The most important thing about this trip to Vermont is that we had a macaroni and cheese contest at my folks' house. Pa, my brother Thor* and I went in a macaroni and cheese throwdown of epic porportions. Since I have access to a lot of fancy cheesy goodness, the number one rule was that I was not allowed to bring any cheese from Chicago, or to have it shipped either.

Pa was the heavy favorite. The man makes a fantastic mac n' cheese. For my birhday dinner I usually ask for macaroni and cheese. When I go back east to visit I ask for macaroni and cheese. I was sure that he would win. My brother is just getting into making mac n' cheese and according to his friends had been practicing some different recipes out.

In the end, just like in Highlander there could only be one winner. That winner was me. It was awesome. I believe this is going to be a new tradition that's going to get bigger and bigger within the family. I hope to wipe the floor with each and every challenger!

Thanks go out to my brother for spending hours upon hours in the car driving me hither and yon.

Special Thanks also to Arnaldo** for letting me use your shower, this would've been a funkier trip without your help.

*Thor is not that name of my brother, just a super cool code name that would be way funnier to you if you knew my brother.
**Arnaldo isn't his real name either, I just love coming up with code names. It's super fun!

Monday, August 23, 2010

Lazy Lady Farm

I have been having a lot of trouble writing this post about Laini, her farm and her general awesomeness. The problem is that I've wanted to meet her for so long and visit her farm that I wrote a few early drafts with my "celebrity goggles" on. Kind of what happened when I met Allison Hooper at ACS last year.

Laini's Lazy Lady Farm of 40 milkers is certified organic and is off the grid. The kids have a nice little wooded area where they can romp and play and get all the nutrients that help to keep their immune systems happy. Her power is all solar and wind generated. Does any of this make the cheese taste better, or is it something else altogether?

Laini started out as a shepherd in the early days, selling lambs for meat and doing a rug business using sheep's' wool for felting. Shearing a sheep ran between $3-6 each and unfortunately the price of processing a lamb became very expensive as well. When Laini started out it was about $8 per lamb, more recently the price is $70+ per lamb.With such high prices Laini would have to charge a ridiculously high price in order to make any type of profit or even just recoup the expenses paid out to raise the lamb, or she could choose to set her price too low and go out of business all together.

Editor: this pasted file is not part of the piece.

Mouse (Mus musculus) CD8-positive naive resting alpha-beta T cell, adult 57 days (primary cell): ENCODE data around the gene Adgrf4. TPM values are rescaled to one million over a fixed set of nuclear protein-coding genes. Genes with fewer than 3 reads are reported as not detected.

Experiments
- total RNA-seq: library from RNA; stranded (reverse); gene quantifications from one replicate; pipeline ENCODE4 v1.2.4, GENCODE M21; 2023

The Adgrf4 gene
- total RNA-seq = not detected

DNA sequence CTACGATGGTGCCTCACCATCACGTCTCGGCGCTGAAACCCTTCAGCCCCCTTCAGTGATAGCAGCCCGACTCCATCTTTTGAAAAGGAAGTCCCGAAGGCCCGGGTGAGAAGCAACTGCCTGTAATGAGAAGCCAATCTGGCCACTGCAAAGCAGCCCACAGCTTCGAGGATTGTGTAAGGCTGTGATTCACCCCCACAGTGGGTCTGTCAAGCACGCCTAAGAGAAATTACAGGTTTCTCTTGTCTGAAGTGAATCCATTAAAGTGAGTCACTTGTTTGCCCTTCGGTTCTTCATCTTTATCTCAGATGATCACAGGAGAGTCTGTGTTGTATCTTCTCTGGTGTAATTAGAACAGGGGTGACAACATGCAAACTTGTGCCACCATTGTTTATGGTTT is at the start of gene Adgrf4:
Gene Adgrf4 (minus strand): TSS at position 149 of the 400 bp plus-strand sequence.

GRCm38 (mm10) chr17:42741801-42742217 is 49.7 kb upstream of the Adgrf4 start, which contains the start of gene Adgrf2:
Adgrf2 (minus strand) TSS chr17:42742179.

Neither one sounded good so she switched to goats. Lazy Lady Farm started with 1 Nubian goat and a few sheep, but she soon got rid of raising sheep, and made the change to the heartier Alpine goat which has a shorter gestation period and a larger milk yield.

Laini's farm is settled on one of the most beautiful and picturesque parts of Vermont. She has two cows and is also uses cow's milk from a nearby neighbor who supplies milk to Organic Valley as well.

Being off the grid doesn't slow down work on the farm although it does make doing chores a bit more taxing physically. When we got there they were adding a door to the new cave that's being built 15 feet underground. Having an underground cave helps maintain the temperature and humidity and generates a natural airflow. In the winter time the cave is at about 40 degrees and 55 in the summer. Having that constant temperature is crucial when aging cheeses. Not all cheeses want to be aged at 55 degrees though. Luckily, Laini has a number of cheeses that are available on a seasonal rotation.

Happy little boy goat with a fantastic beard. Hipster boys around the country should hang their heads in shame when they gaze upon his goaty greatness.

Hello ladies! Lazy Lady employees enjoying a shady spot on the farm

When Laini first started making cheese she did so using four 5 gallon pots and that tiny stove. Each batch of cheese was started at a slightly different time and she would have all of the batches going at once. Things have improved. In 2003 she got a loan from the Vermont Community Loan Fund which enabled Lazy Lady Farm to build a bigger cheese plant (originally cheese was made in the kitchen) and there's room now for a bigger kettle (50 gallon) to make the cheesemaking process more efficient.